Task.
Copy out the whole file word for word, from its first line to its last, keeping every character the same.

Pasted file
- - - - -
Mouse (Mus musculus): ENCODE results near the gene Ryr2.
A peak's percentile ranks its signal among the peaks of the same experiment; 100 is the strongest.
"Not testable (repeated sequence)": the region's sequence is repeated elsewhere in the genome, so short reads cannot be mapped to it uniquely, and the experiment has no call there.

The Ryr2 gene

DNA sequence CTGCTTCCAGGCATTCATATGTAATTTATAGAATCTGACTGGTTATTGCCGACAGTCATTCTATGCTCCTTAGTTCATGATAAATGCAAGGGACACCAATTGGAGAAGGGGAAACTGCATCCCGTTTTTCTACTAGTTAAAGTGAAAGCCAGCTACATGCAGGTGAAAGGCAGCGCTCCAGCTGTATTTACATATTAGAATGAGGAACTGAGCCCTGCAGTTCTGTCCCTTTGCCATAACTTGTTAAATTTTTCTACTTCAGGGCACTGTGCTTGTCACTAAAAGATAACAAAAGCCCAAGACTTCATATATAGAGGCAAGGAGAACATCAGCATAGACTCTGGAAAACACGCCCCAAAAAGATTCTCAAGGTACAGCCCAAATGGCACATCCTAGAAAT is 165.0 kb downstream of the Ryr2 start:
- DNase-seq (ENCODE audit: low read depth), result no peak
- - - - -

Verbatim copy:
Mouse (Mus musculus): ENCODE results near the gene Ryr2.
A peak's percentile ranks its signal among the peaks of the same experiment; 100 is the strongest.
"Not testable (repeated sequence)": the region's sequence is repeated elsewhere in the genome, so short reads cannot be mapped to it uniquely, and the experiment has no call there.

The Ryr2 gene

DNA sequence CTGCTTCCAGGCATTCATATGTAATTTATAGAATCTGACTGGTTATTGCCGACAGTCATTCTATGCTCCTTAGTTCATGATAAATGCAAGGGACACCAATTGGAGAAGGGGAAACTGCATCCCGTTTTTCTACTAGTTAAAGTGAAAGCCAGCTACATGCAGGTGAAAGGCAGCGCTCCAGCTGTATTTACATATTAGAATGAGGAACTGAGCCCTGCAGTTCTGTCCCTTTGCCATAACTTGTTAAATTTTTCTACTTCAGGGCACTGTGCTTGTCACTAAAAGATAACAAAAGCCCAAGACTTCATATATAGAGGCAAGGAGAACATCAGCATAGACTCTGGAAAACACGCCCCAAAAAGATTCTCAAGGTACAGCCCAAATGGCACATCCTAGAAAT is 165.0 kb downstream of the Ryr2 start:
- DNase-seq (ENCODE audit: low read depth), result no peak